The European Union (Notification of Withdrawal) Bill has been kept extremely short, being confined to a proposition allowing the Prime Minister to trigger Article 50 and a saving proposition (discussed below). The brevity of the Brexit Bill is understandable given that the Bill has a single purpose, to give effect to the judgment of the Supreme Court in R (Miller) v Secretary of State for Exiting the European Union.
Doubtless the legislative drafter and Ministers were anxious to keep the Bill as short as possible, to expose as little flank as possible for the tabling of amendments during the passage of the Bill through the two Houses of Parliament. In practice, however, it will not be difficult for Members of either House to craft a wide range of amendments on topics of interest to them in a way that makes the amendments both compliant with the rules of order and (in the Commons) selectable.
A technique that has been used in previous similar bills (notably the Maastricht Bill) is to add something to the proposition allowing the Prime Minister to notify withdrawal along the lines of “but before doing so she must be satisfied that…”, or similar. Another favourite technique for constitutional bills is to add a new clause requiring the Prime Minister to make a report to Parliament on a specific matter before using the power provided by the Bill. The second technique is more difficult for the Government to resist, as it appears more innocuous by not being framed as a limitation on the power provided by clause 1(1).
Although one understands the reason for the brevity of the Brexit Bill, some may feel that the Government has been taught a lesson about the dangers of brevity by the Supreme Court in the Miller case: had a short statement about the effect of the result of the referendum been included in the Bill providing for the referendum process, the entire Miller saga would have been avoided.
In this case, however, the Government has limited the additional provisions to a saving that the permission to notify withdrawal “has effect despite any provision made by or under the European Communities Act 1972 or any other enactment”. The precise purpose of this provision is more than a little obscure, and the “Commentary on provisions of Bill” in the Government’s Explanatory Notes to the Bill deliberately avoids giving any indication as to its precise target and simply parrots the provisions of the subsection itself. One can presume that the general intent of the provision is to avoid some kind of Anisminic circumvention of subsection (1) by reference to, in particular, the 1972 Act or the Human Rights Act 1998.
A very large number of amendments can be expected in both Houses of Parliament
Attempts to oust judicial jurisdiction, which is what that would be in effect, are always, of course, perilous; and, also of course, if the intention is to prevent arguments along the lines of the restriction of fundamental rights contrary to the Human Rights Act 1998, the courts are likely on previous principle to decide that this could be achieved only by expressly targeted provision and not by general words of the “any other enactment” variety. Generally, extra words have a tendency to go wrong; and that is particularly likely to be the case when the Government feels that it has to hold its cards too close to its chest to permit the use of language that make the precise intention clear to the reader!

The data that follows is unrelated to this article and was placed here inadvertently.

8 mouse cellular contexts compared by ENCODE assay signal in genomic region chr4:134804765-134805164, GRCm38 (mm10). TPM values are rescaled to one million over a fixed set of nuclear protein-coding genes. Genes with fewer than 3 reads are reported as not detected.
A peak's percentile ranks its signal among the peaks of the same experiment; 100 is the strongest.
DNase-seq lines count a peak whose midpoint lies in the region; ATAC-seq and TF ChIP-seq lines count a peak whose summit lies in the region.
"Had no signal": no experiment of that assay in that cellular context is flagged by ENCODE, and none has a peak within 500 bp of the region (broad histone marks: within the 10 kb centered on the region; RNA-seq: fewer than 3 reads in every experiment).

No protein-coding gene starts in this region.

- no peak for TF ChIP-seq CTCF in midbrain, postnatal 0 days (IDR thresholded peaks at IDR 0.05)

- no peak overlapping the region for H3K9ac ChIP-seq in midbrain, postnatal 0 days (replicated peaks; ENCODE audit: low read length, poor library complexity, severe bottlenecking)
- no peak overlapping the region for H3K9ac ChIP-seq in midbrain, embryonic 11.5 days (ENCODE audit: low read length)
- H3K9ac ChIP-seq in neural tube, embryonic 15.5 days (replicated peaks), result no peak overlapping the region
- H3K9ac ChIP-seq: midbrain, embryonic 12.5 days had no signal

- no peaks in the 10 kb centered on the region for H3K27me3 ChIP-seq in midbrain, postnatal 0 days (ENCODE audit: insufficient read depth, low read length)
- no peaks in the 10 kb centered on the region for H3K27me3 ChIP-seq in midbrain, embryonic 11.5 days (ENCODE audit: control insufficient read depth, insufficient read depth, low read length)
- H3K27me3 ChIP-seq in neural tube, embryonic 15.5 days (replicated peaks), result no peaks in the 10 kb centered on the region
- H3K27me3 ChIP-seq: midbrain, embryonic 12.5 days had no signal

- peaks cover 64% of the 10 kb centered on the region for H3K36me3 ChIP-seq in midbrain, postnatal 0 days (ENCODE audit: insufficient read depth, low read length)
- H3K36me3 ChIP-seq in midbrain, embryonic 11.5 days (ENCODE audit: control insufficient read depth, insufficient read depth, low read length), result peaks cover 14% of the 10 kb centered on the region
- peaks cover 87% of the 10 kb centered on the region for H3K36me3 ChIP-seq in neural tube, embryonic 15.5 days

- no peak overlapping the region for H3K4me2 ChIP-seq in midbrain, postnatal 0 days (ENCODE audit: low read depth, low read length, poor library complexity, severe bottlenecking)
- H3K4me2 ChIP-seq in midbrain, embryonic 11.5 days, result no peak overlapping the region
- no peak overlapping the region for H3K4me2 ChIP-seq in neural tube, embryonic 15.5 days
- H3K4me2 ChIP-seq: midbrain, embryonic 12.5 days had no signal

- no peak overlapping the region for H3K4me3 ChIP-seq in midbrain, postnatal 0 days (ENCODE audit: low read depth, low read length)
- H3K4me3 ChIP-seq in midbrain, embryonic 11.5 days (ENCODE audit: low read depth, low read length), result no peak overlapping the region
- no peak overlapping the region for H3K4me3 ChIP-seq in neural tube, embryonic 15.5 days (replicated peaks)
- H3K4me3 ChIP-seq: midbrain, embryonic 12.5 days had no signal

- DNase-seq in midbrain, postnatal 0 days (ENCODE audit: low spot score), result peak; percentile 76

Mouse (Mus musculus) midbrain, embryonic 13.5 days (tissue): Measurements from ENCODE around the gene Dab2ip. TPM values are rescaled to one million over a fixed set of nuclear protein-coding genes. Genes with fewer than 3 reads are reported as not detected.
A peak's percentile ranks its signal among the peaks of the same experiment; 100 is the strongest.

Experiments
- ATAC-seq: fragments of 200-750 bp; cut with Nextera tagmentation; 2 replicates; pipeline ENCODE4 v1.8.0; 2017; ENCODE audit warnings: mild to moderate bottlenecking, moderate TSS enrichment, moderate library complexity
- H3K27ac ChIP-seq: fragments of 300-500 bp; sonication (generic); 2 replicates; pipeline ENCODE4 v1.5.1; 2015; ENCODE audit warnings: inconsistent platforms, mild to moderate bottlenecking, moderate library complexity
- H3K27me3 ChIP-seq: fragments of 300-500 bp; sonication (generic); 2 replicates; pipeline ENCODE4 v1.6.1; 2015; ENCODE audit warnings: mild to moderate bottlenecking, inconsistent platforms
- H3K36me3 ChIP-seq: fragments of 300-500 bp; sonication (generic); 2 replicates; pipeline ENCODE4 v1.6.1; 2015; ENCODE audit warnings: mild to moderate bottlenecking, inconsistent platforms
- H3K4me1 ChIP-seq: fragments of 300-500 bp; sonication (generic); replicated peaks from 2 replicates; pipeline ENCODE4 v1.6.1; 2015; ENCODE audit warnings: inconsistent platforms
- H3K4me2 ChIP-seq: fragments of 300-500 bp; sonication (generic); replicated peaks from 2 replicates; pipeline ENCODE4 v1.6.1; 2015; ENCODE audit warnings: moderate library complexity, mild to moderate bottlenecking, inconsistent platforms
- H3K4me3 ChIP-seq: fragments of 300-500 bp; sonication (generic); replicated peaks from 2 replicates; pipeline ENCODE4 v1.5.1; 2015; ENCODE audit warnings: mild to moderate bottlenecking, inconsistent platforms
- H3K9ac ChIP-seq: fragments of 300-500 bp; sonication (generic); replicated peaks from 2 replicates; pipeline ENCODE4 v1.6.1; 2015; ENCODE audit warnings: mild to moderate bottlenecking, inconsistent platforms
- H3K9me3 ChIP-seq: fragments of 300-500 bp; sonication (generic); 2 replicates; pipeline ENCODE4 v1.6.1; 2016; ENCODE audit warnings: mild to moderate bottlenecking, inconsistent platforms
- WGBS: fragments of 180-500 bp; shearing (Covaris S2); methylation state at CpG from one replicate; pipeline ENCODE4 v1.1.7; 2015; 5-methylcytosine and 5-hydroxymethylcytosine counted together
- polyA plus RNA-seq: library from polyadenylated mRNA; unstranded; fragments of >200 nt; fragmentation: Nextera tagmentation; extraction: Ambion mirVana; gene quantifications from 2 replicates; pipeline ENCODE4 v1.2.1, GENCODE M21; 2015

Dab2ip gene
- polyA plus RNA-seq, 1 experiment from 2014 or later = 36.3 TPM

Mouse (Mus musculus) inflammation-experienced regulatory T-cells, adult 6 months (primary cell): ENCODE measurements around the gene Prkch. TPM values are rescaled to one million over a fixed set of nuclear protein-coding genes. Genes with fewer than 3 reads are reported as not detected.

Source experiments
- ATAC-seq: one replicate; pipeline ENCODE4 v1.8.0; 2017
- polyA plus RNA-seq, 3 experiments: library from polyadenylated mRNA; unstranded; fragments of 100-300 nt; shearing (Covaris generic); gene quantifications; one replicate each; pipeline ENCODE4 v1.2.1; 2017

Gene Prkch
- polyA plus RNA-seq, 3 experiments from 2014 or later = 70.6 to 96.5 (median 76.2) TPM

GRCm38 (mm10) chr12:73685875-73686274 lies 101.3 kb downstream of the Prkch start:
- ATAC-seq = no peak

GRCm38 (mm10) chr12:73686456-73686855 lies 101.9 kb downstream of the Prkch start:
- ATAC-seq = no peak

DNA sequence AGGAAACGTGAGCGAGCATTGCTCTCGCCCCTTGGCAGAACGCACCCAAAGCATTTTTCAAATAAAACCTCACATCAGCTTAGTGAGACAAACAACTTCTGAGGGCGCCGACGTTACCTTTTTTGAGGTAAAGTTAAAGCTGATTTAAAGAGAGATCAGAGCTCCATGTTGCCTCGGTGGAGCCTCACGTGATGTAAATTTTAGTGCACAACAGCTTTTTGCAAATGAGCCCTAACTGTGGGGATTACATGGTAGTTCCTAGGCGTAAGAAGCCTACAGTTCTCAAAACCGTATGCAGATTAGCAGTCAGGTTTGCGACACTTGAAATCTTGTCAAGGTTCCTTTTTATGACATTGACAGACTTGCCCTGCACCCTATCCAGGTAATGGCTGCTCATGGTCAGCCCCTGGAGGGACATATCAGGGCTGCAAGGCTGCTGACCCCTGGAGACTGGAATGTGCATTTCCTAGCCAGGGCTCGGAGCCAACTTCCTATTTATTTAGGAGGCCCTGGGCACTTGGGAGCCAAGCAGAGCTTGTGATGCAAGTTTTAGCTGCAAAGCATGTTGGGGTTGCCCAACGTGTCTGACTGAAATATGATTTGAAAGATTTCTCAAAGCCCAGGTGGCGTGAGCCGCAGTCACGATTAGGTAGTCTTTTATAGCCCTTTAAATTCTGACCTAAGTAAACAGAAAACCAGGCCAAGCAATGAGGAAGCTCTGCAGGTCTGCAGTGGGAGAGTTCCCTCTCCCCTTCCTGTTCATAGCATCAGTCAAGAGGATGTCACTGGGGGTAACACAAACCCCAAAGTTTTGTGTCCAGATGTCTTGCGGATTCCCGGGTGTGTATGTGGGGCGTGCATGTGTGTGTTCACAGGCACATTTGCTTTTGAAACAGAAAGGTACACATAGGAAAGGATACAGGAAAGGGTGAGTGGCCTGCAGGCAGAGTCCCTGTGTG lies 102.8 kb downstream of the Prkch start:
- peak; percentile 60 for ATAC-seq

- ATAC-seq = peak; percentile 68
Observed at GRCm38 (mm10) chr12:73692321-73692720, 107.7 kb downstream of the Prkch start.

The Government has made clear its intention to pass the Brexit Bill through both Houses with considerable expedition in order to avoid delaying the target trigger-deadline of the end of March. A very large number of amendments can be expected in both Houses; partly in the hope of successfully amending the Bill, but more likely simply in order to facilitate later argument that the Bill has not been given sufficient scrutiny, with a view to the possibility of challenges of various kinds to the Government’s later action.
In the course of the passage of the Brexit Bill, the Government will need to resist amendments to the fundamental proposition in clause 1(1) because anything that imposes a legal restriction or condition on the Prime Minister’s ability to notify exit by triggering Article 50 would place the Government back where it started in Miller terms. Accepting an amendment requiring the making of a report would not have the same dangers and may become an attractive compromise solution – allowing one or more groups in Parliament to be able to demonstrate some kind of success without limiting the Government’s freedom of action – particularly since a White Paper on the mechanics of Brexit has already been promised.